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Use DSPFD to track file accesses and nip performance issues in the bud

With journaling you can gather information on the number of updates to a file and prevent performance problems.


Nick Hobson

It is often useful to know which are the most heavily accessed files in your system. Perhaps you would like to know which files have the most updates, deletes or reads. Or which files are opened and closed the most. Such information can be useful in profiling individual programs, spotting performance bottlenecks and ensuring your system runs smoothly.

There are many ways to determine such information, including performance tools, but journaling may be a better option. It's easy to use journaling to gather information about the number of updates to a file, and it takes little or no preparation or overhead. The information is stored in each file object and can be extracted by simply using the DSPFD command.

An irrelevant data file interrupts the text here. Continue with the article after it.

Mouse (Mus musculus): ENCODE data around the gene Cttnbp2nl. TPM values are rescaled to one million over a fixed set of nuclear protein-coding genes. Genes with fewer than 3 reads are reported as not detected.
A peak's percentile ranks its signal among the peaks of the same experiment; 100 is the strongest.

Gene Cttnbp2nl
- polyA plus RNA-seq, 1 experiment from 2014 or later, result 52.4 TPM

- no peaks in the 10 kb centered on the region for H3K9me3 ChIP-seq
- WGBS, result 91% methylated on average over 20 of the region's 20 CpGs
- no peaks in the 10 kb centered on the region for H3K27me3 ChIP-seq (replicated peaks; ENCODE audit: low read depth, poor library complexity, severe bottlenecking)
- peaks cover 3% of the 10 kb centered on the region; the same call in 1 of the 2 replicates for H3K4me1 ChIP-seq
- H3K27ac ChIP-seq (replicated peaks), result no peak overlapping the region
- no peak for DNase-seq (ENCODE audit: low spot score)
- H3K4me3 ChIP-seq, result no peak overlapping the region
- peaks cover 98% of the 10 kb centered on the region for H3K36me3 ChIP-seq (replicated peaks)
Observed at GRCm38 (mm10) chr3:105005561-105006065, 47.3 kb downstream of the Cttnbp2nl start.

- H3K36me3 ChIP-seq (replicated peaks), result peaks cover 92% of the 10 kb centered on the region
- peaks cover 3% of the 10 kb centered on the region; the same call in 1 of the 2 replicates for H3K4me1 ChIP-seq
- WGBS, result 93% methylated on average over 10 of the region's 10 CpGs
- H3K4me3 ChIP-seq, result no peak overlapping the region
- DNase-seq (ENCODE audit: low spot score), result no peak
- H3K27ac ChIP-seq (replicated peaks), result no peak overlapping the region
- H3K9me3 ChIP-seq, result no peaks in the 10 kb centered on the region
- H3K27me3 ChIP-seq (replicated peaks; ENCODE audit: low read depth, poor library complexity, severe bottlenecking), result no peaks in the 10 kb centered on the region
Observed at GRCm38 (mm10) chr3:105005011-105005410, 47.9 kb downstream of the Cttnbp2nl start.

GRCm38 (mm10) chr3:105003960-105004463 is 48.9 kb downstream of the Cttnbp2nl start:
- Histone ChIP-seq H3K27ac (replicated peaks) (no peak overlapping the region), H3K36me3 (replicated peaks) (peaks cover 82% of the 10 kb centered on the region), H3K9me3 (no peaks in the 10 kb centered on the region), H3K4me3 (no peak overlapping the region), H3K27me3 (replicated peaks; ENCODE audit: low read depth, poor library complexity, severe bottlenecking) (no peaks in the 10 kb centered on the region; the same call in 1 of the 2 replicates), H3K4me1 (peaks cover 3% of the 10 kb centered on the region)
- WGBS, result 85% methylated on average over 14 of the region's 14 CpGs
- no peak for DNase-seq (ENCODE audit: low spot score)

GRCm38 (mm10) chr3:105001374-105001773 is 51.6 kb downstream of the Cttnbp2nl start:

Specifically, DSPFD with TYPE(*MBR) displays how many times since the last IPL each file has been opened, closed, cleared, reorganized or has had its access path rebuilt. At record level, it tells you how many writes, updates, deletes and reads (both logical and physical) have been performed. Strictly speaking, the information is per member, rather than per file.

Such information is especially useful if it's collected on a regular basis. For example, you could set up a job that runs once a day and writes the data to an outfile. You can then analyze day-by-day changes using query, or perhaps a simple program. Any unexpected spikes in activity can alert you that a program may be malfunctioning. It will not tell you which program is misbehaving, but it can be a useful early warning.

I have also used this technique during development to ensure that files are being read and updated as expected. More than once I've noticed that a file was being read many more times than the design would suggest and have been alerted to what could have become a performance issue.

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About the author: Nick Hobson is director of Q-SYS Technology Ltd. based in the U.K. He has worked in IT for almost two decades and has worked on the AS/400, lately iSeries, for 12 years.

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